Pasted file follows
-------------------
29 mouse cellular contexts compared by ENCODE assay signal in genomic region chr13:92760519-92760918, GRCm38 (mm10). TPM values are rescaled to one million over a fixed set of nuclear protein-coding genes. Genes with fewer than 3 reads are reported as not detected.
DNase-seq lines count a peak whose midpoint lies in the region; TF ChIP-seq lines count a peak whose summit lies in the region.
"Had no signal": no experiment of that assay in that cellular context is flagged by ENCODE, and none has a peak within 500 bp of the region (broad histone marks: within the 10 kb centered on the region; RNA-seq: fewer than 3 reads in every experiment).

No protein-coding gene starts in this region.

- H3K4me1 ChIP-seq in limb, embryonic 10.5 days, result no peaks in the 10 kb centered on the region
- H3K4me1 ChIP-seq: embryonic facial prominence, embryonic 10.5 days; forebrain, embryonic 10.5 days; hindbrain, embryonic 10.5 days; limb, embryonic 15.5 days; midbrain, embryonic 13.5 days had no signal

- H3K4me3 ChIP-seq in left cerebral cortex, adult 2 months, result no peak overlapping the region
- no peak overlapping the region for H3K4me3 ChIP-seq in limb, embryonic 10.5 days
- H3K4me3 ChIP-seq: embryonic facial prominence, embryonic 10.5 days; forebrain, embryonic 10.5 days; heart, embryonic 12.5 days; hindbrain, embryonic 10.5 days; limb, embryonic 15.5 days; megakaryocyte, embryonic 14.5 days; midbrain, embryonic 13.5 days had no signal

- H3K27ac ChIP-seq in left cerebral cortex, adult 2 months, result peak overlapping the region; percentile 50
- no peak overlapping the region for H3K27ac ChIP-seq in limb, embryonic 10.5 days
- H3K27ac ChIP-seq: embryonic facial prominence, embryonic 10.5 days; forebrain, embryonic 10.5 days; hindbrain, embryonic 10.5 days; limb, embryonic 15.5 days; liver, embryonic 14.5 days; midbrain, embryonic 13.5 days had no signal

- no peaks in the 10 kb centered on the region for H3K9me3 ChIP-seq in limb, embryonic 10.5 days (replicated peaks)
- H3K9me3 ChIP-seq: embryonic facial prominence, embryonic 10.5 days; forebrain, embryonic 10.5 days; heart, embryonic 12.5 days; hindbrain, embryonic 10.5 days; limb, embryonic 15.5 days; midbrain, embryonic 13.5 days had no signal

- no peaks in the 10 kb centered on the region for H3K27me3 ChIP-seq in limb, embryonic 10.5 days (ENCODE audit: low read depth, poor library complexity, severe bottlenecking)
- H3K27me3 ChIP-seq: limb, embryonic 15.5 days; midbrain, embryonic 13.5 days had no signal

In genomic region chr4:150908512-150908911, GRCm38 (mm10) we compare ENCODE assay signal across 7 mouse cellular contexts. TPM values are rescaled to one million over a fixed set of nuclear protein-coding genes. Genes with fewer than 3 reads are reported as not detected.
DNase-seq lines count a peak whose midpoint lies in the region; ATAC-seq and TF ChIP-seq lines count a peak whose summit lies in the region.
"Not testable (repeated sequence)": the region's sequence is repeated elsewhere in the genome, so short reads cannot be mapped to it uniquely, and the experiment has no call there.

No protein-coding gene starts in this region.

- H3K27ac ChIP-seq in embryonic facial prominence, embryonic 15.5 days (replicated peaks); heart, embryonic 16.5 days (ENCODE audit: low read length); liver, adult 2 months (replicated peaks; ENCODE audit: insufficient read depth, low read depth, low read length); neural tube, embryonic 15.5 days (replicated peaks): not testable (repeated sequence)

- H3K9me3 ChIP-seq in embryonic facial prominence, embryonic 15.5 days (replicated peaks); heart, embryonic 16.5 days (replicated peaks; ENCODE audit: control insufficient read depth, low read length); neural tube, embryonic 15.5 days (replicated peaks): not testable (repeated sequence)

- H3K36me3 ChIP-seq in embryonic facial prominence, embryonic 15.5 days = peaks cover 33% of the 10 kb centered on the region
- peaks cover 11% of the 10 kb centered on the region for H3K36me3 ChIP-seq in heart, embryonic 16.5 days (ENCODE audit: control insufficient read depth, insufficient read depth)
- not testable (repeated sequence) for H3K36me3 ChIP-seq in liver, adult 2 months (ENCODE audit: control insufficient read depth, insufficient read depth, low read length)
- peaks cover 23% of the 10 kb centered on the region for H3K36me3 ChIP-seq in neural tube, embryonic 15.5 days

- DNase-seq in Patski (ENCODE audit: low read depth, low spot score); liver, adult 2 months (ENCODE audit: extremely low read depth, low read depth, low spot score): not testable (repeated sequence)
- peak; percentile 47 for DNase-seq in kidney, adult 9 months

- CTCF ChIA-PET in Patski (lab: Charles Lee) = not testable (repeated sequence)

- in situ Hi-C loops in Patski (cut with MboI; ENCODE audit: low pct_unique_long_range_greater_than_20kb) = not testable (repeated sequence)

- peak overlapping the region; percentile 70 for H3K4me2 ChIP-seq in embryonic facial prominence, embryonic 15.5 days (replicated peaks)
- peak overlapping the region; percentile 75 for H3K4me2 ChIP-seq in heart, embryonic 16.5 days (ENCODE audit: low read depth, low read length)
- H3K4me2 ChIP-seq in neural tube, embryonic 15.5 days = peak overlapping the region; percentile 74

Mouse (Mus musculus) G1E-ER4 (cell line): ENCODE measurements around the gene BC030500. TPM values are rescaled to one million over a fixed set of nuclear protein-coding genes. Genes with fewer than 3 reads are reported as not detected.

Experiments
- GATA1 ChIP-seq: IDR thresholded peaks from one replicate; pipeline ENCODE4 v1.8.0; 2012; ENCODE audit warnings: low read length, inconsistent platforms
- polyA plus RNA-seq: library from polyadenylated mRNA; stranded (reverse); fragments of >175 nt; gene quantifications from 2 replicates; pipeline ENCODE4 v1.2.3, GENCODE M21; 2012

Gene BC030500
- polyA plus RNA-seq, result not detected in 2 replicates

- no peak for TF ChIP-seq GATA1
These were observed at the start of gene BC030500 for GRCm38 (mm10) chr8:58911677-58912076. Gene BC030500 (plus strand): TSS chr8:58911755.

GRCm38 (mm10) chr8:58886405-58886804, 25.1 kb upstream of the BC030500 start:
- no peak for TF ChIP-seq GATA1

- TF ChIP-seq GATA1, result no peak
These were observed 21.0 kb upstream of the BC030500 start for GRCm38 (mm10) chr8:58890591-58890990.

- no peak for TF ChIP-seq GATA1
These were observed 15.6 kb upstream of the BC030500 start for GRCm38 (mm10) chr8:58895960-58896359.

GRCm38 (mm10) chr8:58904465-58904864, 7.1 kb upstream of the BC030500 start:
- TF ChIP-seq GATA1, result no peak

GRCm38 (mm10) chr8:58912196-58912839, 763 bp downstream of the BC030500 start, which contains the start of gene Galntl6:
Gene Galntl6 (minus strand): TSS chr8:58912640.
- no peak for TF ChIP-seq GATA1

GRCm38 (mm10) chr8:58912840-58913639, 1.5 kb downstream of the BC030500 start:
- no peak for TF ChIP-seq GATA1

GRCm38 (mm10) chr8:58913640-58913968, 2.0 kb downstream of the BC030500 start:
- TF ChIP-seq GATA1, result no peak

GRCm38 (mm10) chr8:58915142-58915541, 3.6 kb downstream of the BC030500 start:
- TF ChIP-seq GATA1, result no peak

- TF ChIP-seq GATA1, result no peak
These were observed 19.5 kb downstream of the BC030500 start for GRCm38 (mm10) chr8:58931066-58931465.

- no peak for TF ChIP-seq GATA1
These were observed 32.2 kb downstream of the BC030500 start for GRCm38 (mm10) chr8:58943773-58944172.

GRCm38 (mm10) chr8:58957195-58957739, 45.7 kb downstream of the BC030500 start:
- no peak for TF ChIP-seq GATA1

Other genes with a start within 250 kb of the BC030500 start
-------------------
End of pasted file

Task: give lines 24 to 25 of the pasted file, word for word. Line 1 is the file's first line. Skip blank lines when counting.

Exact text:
- peaks cover 11% of the 10 kb centered on the region for H3K36me3 ChIP-seq in heart, embryonic 16.5 days (ENCODE audit: control insufficient read depth, insufficient read depth)
- not testable (repeated sequence) for H3K36me3 ChIP-seq in liver, adult 2 months (ENCODE audit: control insufficient read depth, insufficient read depth, low read length)